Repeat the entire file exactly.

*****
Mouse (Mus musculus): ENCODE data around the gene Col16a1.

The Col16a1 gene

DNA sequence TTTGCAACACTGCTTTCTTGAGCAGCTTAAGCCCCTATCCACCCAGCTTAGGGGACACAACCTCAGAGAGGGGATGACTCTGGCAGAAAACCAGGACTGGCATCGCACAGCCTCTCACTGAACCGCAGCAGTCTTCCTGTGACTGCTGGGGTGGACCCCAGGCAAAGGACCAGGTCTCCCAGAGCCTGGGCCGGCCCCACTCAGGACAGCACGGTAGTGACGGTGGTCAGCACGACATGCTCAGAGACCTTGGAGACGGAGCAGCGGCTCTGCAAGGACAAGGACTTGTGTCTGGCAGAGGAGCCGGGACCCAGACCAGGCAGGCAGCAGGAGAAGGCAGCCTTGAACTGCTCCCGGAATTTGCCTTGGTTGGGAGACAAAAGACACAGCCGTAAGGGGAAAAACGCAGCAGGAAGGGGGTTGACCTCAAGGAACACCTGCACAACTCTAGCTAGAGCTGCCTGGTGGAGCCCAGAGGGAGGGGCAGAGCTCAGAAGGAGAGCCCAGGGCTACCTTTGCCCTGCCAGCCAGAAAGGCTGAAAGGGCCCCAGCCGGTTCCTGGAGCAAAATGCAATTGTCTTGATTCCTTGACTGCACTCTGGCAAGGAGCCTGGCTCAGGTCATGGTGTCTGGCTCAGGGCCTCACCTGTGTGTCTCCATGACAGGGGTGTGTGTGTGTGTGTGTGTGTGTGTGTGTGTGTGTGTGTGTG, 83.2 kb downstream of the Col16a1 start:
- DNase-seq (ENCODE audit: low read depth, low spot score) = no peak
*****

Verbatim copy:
Mouse (Mus musculus): ENCODE data around the gene Col16a1.

The Col16a1 gene

DNA sequence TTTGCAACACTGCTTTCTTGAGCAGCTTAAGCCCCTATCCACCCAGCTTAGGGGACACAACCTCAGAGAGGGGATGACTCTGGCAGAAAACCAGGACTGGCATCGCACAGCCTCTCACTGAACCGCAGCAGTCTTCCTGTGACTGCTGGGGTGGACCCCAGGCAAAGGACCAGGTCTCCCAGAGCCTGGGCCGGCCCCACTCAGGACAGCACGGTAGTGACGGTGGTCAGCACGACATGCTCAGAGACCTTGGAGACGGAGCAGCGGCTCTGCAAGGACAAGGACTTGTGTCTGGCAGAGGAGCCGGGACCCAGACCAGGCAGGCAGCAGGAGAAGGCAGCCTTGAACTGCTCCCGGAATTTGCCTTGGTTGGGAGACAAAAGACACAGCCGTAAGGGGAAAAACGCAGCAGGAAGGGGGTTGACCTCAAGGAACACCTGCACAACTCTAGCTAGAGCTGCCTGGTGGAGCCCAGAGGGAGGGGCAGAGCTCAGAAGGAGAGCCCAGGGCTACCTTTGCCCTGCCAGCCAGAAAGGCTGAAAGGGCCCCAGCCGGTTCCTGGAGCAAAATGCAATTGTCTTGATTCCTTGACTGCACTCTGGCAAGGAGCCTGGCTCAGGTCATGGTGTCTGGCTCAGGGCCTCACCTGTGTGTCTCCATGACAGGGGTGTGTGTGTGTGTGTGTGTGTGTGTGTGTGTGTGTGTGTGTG, 83.2 kb downstream of the Col16a1 start:
- DNase-seq (ENCODE audit: low read depth, low spot score) = no peak